Will I Poison Myself with this orange peel?


#1

No apologies for the dramatic title… but food does go through chemical changes when you cook it.

I wanted to create orange peel powder for spice, and also to use in soap making, as an exfoliant and to give the soap a nice smell. I don’t have a dehydrator so I left a tray full of peels in a preheated oven and turned off the heat, but I left it in a bit long, so some of the orange slices turned dark brown.

I still pulverized them along with the just done ones in the spice blender and the product is a deep orange-brown, quite beautiful I think, with a smokey citrusy smell and flavor.

But did I create something poisonous? I know this sounds a bit paranoid, but you never know!


#2

If you made an Orange cake with orange slices on the top and overcooked it so the peel on the slices turned dark brown would you be worried…?


(For the Horde!) #3

For soap or for consumption? I doubt it is poisonous because you over baked it 10 min longer. It is fine. The Chinese are well known for aging orange peel for herb medicinal use. I think you are perfectly fine.


#4

No problem with poisoning yourself. Although heating it that much may have negative results down the road. The oils may go off tasting, or lose strength from the excessive heat. But the smoky aroma/flavor may make up for that if you use it relatively soon. Grinding them into powder also shortens the shelf life as well.

Chenpi, aged, dried Chinese tangerine peels, are dried at outside or room temp, in sun or shade (different ways give different flavor profiles), and then aged for several years, 3-6 at the low end, and up to 20-30 years for the best, which sell for around $2k a pound.

I peel, dry, and age around 100-200 sets of Satsuma/Sumo tangerine peels each year. (Also a smaller amount of assorted paper thin sliced whole citrons, sweet lime peels, and sweet lemon peels.) They really do start to improve after 3-4 years, and the range outside zest starts to darken more each year. There is even a technique for properly slitting the peel so that you end up with the whole peel, still attached at the base, and with three “petals” to it. Recipes call for one piece, two pieces, etc. and a piece is basically the peel from 1/3 a tangerine.

You use it by soaking in cool water for 5-20 minutes, never more than 30, and then scraping off most of the inner white pith before using. Then using in sauces, in hot oil to prep for stir frying, etc.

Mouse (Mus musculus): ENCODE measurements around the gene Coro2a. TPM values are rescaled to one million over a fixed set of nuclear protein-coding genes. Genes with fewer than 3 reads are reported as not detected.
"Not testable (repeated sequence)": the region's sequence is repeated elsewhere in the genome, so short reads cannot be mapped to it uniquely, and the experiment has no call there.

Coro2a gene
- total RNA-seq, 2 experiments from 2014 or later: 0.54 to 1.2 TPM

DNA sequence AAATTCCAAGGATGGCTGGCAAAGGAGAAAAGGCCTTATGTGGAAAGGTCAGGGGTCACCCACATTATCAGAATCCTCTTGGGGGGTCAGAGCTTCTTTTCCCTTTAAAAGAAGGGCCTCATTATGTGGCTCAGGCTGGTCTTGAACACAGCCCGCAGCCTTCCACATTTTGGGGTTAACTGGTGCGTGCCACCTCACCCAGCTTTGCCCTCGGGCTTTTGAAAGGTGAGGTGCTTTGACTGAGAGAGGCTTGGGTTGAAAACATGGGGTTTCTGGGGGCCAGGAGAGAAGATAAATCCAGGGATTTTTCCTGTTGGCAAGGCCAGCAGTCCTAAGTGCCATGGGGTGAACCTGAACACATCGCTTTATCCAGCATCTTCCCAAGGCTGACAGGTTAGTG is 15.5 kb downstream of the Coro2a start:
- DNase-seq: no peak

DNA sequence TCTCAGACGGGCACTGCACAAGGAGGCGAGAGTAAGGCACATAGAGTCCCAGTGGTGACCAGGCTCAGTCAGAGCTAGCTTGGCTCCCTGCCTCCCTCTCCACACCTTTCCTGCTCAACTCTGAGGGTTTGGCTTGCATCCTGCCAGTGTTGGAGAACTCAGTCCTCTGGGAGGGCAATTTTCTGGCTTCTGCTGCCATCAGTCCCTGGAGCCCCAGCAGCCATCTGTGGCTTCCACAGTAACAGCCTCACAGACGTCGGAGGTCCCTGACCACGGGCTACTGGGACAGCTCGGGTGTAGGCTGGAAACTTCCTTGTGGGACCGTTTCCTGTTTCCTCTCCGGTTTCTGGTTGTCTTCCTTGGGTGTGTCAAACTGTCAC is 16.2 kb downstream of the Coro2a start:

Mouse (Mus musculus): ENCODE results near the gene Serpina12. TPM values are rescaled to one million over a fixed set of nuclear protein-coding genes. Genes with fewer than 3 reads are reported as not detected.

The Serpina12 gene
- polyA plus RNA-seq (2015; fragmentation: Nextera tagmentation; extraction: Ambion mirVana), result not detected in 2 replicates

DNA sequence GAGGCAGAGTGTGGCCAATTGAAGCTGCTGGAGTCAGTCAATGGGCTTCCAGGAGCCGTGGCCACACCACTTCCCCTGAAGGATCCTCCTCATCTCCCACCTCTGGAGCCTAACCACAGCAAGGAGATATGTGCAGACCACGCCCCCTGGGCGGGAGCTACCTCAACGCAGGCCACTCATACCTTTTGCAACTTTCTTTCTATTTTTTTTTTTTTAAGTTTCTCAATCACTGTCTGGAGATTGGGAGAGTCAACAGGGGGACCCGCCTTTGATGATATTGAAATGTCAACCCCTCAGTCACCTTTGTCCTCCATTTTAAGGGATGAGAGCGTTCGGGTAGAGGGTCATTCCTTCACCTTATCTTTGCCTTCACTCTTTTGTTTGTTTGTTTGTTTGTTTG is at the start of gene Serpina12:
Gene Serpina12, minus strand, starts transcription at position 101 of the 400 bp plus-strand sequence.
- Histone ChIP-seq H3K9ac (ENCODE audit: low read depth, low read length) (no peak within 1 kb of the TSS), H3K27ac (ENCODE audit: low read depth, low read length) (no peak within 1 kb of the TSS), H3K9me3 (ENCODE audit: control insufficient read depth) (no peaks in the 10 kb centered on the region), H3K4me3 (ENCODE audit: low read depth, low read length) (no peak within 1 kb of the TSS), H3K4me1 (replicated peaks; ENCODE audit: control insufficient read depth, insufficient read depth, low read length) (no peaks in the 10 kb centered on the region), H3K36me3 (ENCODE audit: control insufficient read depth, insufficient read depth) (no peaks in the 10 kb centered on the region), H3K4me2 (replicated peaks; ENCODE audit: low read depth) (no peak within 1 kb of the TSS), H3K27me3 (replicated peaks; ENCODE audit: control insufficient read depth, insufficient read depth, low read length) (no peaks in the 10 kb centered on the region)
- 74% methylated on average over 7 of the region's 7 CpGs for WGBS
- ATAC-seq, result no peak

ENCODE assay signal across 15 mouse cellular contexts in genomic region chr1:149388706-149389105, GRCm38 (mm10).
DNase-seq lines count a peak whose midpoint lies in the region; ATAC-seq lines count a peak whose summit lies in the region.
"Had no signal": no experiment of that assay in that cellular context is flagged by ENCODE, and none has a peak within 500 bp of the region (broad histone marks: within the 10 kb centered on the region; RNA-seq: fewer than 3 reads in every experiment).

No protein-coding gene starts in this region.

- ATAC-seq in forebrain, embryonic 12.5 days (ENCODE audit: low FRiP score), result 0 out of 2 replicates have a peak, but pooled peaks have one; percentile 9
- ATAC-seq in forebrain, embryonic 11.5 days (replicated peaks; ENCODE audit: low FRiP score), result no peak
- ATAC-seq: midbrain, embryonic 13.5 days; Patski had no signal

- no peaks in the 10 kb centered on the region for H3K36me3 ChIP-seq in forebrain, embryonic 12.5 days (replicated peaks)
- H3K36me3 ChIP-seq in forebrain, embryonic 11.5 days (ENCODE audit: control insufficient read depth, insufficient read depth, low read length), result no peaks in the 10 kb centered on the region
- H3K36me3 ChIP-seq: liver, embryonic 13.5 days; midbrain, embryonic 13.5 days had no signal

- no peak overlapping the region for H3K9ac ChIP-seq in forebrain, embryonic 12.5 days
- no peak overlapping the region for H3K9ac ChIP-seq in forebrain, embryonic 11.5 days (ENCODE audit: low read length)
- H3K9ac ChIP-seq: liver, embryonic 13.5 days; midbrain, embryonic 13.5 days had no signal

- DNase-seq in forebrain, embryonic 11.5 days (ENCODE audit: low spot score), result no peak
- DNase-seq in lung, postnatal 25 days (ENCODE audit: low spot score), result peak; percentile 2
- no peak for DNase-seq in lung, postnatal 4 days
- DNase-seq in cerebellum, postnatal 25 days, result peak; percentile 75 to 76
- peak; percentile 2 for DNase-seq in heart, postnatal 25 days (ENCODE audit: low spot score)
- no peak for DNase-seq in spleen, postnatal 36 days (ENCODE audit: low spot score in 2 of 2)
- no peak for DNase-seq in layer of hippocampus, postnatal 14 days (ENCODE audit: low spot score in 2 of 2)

#5

What if I freeze it?

Oh those Chinese, who can beat their cooking techniques? Not me. I just chop stuff up in a cruddy little kitchenette.


#6

Why grind it ahead of time? If it’s all a done deed, then just use it before it oxidizes. Although, who knows, oxidation improves the whole dried peel after a period of time, so take notes on the powder and see what happens.

Unless you can vacuum pack and freeze, why bother? Poor freezing is usually worse than dry, dark, storage.


#7

Did you dry using the sun or a dehydrator?
100-200 sets are a big quantity for a home cook. Besides Chinese cooking, do you have other ways to use those peels?


#8

I either use a dehydrator (usually), or in a paper bag suspended above a radiator (the past two years this has been my main way to deal with huge amounts when the dehydrator is full.) I tend not to sun dry since the quality tangerines best used are only available in mid-winter.

I use a lot in making liqueurs and syrups. I also use a lot fresh for the same thing.

I use them in many stews, braises, sauces, etc. A small amount can add a huge depth of flavor, without a huge orange/tangerine hit.

I also use to make herbal tea’s, and add to commercial teas, and coffee. I’ll just crush a piece into a coffee maker and pour the coffee grinds on top. Then brew. (Not with my best coffee’s.)

I give quite a bit away, but most is aging. I wish I had put more away 20 years ago.


#22

I don’t want to buy a dehydrator. The lowest my oven goes is 200F.

Suggestions?


#23

During summer citrus season, I air dry outside, bringing in the peels overnight to avoid dampness.

http://thewoksoflife.com/2017/05/make-dried-tangerine-peel/

This time of year, maybe heat your oven, then turn it off and place the peels inside. If you have a gas oven, I think you could probably leave the peels on a rack and they will dry in a few days without the oven even being turned on.


#24

Do you have a gas oven with a pilot? My parents dried the tangerine peels in the oven with just the pilot, for a few days.


(For the Horde!) #25

I suggest you talk to your oranges. The secret ingredient in all food is love, and love starts with conversation.

Seriously though, I thought you did a good job already, why are you starting over? Beside what other people have said…you can always heat up your oven using a thermometer as a guidance. Once the thermometer is around 120oF or 150oF, then you can turn it off and leave the orange peel in there.


#26

Did you notice a difference between sun-dried peels and oven dried ones?


#27

If using an oven as a dehydrator, should I turn on the fan setting or not? My lowest setting can go beyond 100ºF.


#28

Keep the oven door ajar